Doctor without borders: Dr Kat Franklin
Treating patients isn’t the only thing Dr Kat Franklin (MBBS (Hons) 2011) has to worry about when she works in some of the world’s most dangerous places.
Drawn to helping others from a young age, Dr Kat Franklin works with children in very different worlds. As a medical student, the Royal Children’s Hospital paediatric trainee volunteered to observe treatment facilities in Ethiopia, Fiji and Peru.
She has since completed assignments in dangerous political hotspots – including Afghanistan (2016), South Sudan (2016) and Iraq (2017 and 2018) – with Médecins Sans Frontières (MSF), or ‘Doctors without Borders’, and as part of an Aspen Medical/WHO trauma project.
In Afghanistan, Dr Franklin joined an MSF project at a maternity hospital in one of Kabul’s poorest suburbs. The security situation was precarious, and resources limited. Staff coped with basic tools such as portable oxygen, antibiotics and feeding tubes.
Dr Franklin led a team of eight male paediatricians and had to decide which patients they had the resources to treat and which they had to transfer elsewhere.
“In Afghanistan, the needs were so high that we could only provide critically ill children with initial treatment and stabilisation before referring them on to other facilities,” she says. “It was hard.”
Medical staff lived in lock-down near the hospital due to the threat of car bombs and kidnapping. They supported each other, drank tea on the roof and tried to have fun.
“Our house was like a little family,” Dr Franklin says. “These are some of my most amazing memories.”
The stark contrast in environments was clear to Dr Franklin after she returned to the Royal Children’s Hospital. The first child she saw was successfully treated for a condition that another child had died from in Afghanistan.
In Wau, South Sudan, the team worked in a tent hospital with little more than antibiotics and oxygen concentrators available.
On one particularly devastating day, five of the 12 children being treated didn’t make it. In such difficult circumstances, Dr Franklin says it was important to focus on the positive outcomes.
“You have to have wins and you have to remind yourself of those wins,” she says. “You have to focus on the kids that did well.”
Debriefing is an important part of each overseas assignment, and Dr Franklin also keeps a diary to help her process her work.
“It helps me to read my diaries back, to remember what’s happened and think about the different stories,” she says.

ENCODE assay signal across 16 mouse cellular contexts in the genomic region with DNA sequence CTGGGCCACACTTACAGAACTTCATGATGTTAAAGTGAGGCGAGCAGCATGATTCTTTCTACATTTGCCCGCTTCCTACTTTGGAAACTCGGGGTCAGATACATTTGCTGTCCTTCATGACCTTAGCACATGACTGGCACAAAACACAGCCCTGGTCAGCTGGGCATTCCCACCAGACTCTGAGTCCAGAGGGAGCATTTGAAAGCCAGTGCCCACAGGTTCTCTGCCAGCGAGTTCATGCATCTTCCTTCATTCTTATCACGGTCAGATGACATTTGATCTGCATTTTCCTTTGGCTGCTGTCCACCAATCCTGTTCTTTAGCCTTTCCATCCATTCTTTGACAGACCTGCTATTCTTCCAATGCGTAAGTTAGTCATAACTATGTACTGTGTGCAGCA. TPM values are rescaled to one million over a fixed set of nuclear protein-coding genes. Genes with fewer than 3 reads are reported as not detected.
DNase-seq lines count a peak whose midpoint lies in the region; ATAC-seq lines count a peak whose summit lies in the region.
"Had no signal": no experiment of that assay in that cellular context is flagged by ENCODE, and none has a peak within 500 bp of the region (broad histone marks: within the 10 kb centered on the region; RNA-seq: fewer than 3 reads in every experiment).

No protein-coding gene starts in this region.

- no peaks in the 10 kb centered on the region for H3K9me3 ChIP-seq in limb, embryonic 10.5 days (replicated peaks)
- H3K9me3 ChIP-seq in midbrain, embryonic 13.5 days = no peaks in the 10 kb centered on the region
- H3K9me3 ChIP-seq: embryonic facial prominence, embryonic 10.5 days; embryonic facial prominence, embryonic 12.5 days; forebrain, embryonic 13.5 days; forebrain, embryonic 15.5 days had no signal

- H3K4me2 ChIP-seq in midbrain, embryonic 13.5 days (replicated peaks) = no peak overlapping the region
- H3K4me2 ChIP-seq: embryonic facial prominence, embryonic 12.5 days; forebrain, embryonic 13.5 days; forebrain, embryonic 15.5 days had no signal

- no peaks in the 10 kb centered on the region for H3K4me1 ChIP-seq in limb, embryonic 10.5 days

After her first Iraq trip, Dr Franklin was awarded a Sir John Monash Scholarship to study a Master of International Health and Tropical Medicine (Hons) at the University of Oxford. Oxford, with its secret passages behind library bookcases and herds of deer roaming the grounds, couldn’t have contrasted more sharply with the surroundings in Iraq.
“It was amazing. I completely love Harry Potter more than anything in the world ... it’s the closest I think I’ll get to Hogwarts.”
Dr Franklin was inspired to pursue medicine as a child by the doctors who treated her younger brother Michael, now a veterinarian. Their sister Amanda, a Fulbright Scholar who completed a Bachelor of Science (2008) and a Master of Science (2011) at the University of Melbourne, is a marine biologist.
Dr Franklin wanted to be a paediatrician but struggled with maths and chemistry and didn’t have the prerequisites for medicine.
While completing an undergraduate degree in behavioural science, she discovered the Graduate Medical School Admissions Test (GAMSAT). GAMSAT is part of the graduate medical admissions process and incorporates university grade averages and an interview. Anyone can sit the test, but a good knowledge of biological and physical sciences is required. Previous experience, knowledge and skills such as problem solving, critical thinking and writing are also considered.
After spending a summer poring over her sister’s chemistry and science books, Dr Franklin did well enough to gain admission into a Bachelor of Medicine/Bachelor of Surgery at the University of Melbourne and hasn’t looked back.
After her latest overseas mission, Dr Franklin has returned to the Royal Children’s Hospital to continue her paediatric training. Still in her early thirties, she appreciates the experience she’s already gained in “two entirely different worlds”.
Dr Franklin is keen for more overseas assignments and recommends them to others – if
the timing is right and the volunteer is suited to it. The work can be really difficult, and resources can be scarce, but she thrives on the challenge and creativity required.
“Being able to provide health care for people who otherwise can’t access it, and to see some really sick children get better … I think that’s the reason why I keep on going back,” she says.
Dr Franklin recently featured on the University’s 3010 podcast. Listen now to learn more about her international experiences.
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